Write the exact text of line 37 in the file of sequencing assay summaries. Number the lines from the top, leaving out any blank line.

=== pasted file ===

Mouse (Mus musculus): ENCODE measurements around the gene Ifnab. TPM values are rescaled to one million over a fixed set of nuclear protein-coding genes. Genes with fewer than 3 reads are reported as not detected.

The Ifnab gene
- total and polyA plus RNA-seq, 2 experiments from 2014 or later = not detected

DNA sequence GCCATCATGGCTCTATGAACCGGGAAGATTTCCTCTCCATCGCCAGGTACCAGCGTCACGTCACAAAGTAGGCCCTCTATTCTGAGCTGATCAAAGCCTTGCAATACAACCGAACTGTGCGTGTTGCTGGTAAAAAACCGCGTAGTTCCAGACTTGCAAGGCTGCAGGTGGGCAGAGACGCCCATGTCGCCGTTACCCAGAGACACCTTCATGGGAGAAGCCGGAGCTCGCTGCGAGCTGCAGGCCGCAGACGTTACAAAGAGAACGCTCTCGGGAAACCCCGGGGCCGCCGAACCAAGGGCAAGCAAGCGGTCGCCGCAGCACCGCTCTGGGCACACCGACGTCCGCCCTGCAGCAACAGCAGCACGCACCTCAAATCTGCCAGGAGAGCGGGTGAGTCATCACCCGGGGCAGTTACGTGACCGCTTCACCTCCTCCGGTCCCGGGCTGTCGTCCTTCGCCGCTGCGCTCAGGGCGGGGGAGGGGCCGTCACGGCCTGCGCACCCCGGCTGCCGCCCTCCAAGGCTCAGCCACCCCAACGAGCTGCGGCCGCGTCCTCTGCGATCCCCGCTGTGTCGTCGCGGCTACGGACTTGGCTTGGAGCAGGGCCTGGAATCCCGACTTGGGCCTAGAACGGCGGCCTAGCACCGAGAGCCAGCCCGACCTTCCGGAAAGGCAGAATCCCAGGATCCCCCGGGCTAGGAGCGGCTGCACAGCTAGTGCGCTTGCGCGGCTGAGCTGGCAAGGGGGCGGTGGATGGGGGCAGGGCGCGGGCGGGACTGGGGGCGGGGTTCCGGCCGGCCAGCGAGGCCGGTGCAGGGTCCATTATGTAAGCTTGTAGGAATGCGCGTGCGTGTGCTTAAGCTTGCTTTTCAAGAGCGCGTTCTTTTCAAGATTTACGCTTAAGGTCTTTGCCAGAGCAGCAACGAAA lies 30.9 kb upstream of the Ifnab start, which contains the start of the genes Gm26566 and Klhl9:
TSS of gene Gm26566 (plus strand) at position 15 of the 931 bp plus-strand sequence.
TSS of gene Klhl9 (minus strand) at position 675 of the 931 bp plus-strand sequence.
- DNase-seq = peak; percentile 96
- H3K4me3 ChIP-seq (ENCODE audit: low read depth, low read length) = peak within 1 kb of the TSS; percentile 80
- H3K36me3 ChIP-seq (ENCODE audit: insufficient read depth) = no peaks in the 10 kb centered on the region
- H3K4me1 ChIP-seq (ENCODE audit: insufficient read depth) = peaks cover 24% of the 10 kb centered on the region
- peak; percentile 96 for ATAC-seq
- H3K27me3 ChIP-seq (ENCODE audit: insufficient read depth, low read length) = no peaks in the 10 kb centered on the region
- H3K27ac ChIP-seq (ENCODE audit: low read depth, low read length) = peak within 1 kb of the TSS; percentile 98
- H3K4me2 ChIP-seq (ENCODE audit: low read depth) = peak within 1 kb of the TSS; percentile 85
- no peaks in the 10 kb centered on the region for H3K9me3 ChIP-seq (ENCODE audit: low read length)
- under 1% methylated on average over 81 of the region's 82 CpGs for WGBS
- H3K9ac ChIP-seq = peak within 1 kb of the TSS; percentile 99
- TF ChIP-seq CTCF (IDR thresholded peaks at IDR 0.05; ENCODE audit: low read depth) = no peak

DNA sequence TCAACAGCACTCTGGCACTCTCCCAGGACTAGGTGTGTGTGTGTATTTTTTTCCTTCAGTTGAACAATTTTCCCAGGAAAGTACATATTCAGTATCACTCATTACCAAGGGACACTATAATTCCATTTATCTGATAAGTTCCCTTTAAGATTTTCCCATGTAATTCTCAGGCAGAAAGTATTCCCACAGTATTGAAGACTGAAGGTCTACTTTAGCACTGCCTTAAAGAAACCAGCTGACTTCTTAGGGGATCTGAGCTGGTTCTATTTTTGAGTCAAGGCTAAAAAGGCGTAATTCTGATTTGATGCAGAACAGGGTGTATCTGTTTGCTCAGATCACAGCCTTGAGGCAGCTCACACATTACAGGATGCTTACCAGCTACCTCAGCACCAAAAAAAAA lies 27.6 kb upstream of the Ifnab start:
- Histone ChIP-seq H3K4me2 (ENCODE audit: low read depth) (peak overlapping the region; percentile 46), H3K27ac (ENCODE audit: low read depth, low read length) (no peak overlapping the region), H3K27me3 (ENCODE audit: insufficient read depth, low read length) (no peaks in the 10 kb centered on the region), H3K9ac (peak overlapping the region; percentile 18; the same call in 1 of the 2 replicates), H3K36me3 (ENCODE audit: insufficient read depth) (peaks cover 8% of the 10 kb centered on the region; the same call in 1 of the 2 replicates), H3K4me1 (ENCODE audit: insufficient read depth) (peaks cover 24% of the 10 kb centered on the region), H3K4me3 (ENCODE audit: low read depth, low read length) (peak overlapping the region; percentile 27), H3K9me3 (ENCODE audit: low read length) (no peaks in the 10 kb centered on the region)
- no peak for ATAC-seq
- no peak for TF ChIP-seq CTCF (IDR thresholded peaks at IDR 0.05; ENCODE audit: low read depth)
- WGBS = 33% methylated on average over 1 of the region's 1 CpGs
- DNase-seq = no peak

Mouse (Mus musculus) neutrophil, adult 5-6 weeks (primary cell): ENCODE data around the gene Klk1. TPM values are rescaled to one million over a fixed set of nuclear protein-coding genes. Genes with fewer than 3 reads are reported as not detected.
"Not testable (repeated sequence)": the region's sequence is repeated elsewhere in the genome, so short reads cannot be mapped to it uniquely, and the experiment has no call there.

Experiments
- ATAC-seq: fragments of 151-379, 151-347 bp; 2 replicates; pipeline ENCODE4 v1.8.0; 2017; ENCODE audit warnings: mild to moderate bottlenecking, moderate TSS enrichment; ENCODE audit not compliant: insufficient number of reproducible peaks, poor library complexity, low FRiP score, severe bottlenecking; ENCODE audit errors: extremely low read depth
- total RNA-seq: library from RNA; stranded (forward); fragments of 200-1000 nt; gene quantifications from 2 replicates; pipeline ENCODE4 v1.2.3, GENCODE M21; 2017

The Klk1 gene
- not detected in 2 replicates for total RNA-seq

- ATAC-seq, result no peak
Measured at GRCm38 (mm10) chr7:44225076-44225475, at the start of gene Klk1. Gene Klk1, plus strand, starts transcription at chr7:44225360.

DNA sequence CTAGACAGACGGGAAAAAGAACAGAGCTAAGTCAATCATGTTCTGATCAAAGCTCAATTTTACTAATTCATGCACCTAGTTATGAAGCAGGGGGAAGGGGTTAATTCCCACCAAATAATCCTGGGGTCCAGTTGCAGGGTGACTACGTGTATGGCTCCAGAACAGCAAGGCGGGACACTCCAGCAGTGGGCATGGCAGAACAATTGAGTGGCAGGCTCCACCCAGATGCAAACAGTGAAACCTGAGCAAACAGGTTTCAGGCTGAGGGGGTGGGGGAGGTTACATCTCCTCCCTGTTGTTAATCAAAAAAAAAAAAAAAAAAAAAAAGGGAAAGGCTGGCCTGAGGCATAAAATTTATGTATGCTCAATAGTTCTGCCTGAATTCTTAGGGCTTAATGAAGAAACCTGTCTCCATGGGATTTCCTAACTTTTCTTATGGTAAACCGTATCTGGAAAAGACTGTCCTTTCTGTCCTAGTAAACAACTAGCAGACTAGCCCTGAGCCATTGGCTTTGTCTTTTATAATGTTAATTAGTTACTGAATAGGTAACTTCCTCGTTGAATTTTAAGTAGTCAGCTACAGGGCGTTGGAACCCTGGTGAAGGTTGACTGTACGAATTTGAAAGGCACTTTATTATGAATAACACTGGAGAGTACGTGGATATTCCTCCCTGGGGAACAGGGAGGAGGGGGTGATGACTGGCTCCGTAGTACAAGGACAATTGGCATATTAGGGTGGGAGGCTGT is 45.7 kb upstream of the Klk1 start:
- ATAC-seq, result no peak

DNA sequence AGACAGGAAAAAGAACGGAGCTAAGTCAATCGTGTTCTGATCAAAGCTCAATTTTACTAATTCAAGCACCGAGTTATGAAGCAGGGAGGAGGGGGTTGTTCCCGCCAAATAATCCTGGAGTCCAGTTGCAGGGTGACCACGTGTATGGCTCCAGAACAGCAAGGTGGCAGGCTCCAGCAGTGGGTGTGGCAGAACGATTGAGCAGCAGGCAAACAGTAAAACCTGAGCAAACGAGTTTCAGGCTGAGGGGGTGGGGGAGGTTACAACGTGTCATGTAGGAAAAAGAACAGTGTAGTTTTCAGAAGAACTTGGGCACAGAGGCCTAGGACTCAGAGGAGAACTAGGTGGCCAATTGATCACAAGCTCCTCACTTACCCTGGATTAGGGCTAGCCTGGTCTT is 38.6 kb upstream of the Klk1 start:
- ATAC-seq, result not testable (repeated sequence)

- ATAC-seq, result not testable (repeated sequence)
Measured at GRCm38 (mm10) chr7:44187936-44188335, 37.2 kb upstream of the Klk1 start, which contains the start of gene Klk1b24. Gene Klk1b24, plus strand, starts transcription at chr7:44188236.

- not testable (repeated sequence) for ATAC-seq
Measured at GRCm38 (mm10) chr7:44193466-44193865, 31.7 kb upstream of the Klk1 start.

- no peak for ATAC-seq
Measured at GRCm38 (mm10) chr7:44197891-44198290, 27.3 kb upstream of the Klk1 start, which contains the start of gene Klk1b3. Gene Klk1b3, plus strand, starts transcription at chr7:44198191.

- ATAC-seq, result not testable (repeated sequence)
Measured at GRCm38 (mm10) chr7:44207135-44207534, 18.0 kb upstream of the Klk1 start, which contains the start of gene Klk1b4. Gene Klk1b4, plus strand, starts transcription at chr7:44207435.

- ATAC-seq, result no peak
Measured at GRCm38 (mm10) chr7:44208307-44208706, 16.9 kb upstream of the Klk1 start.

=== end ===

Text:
- ATAC-seq, result not testable (repeated sequence)